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Netflix Says Sorry for ‘Inappropriate’ Artwork of Criticized Film

Irene Hawkins

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Netflix released an apology over a movie petitioned for removal from the platform. The film’s promotional artwork received backlash for being “inappropriate.”

‘Inappropriate Image’

On August 20, the streaming giant issued an apology over a promotional poster and caption for the upcoming award-winning film slated to debut on the platform. Netflix renamed the French movie “Cuties.” Originally titled “Mignonnes,” the film tells the story of an 11-year old.  The main character went against her family’s traditional view to join a dance crew. 

Netflix’s original image for the film shows the four young girls in their dancing outfits striking different poses. 

Through Twitter, the company responded: “We’re deeply sorry for the inappropriate artwork that we used for Mignonnes/Cuties. It was not OK, nor was it representative of this French film, which won Sundance. We’ve now updated the pictures and description.”

The updated description now reads: “Eleven-year-old Amy starts to rebel against her conservative family’s traditions when she becomes fascinated with a free-spirited dance crew.”

Online Petition

But not only the poster received scrutiny from people. An online petition initiated wants Netflix to remove the movie. The streaming giant did not announce any removal of the film.

According to the Change.org petition, which as of August 21, has over 127,000 signatures, the film “sexualizes” a young girl. Moreover, it accused the movie of being geared for “pedophiles.”

USA Today also reported the Parents Television Council’s stance, which is requesting Netflix not to pursue the release of “Cuties.” The conservative body advises which broadcast materials are harmful to the children.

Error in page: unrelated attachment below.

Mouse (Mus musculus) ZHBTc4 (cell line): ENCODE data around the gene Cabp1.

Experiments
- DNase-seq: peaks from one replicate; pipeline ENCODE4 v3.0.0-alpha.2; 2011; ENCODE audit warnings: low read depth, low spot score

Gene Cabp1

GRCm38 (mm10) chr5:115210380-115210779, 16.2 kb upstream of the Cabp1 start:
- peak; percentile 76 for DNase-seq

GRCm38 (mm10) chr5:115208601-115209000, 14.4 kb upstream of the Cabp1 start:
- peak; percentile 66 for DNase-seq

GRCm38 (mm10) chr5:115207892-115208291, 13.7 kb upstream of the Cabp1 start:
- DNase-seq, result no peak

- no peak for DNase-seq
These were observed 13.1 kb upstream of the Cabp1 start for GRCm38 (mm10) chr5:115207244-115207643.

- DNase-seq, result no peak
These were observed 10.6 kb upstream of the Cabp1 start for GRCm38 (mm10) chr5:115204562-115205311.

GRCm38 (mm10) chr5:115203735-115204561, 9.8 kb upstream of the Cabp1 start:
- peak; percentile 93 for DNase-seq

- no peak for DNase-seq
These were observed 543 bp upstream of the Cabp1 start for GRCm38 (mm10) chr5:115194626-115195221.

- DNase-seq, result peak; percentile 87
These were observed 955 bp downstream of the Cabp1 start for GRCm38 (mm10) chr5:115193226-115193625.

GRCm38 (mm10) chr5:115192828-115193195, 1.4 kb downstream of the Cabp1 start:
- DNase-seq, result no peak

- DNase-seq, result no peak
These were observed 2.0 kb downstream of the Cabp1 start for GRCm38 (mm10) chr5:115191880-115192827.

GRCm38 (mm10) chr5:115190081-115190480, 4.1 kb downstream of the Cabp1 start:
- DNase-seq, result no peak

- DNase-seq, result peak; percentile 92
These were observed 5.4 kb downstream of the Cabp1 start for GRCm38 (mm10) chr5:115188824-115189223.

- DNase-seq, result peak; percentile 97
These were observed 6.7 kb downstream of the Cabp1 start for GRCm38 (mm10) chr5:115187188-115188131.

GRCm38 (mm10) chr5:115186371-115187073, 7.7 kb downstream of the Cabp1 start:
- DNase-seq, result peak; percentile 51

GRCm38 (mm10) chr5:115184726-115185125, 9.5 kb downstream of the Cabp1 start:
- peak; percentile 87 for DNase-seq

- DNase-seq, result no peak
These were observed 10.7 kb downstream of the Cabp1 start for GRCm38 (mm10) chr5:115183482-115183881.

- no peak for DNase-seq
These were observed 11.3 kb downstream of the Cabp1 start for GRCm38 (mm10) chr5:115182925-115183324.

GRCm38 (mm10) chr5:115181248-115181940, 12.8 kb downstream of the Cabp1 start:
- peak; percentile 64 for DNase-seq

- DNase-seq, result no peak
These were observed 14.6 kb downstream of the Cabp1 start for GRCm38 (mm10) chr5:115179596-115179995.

Its president, Tim Winter, said: “Netflix must stop sexually exploiting children for the sake of entertainment, period. It’s time for Netflix to account for the content it hosts.”

Winter also suggested that Netflix’s first step should be to remove “Cuties” and other programming “that sexualizes children.” Examples include titles ‘Sex Education’ and ‘Big Mouth.’

The Film

The French flick “Mignonnes” received the World Cinema Dramatic Directing Award from Sundance Film Festival this year. Moreover, Deadline said that the critics acclaimed the film for how it approached sensitive topics. It also gathered an 82 percent rating in Rotten Tomatoes.

Film director Maïmouna Doucouré explained to Cineuropa the intent of the film. For her, the story’s purpose is to show how social media platforms influence girls to imitate sexy images and not understand its dangerous implications. She also noted the importance of talking about this kind of topic.

Irene grew up in Dayton, Ohio, and now lives in New York as a full-time environmentalist and a part-time journalist. She was previously an editor at local online newspaper, where she wrote about topics including technology, finance and the media industry.

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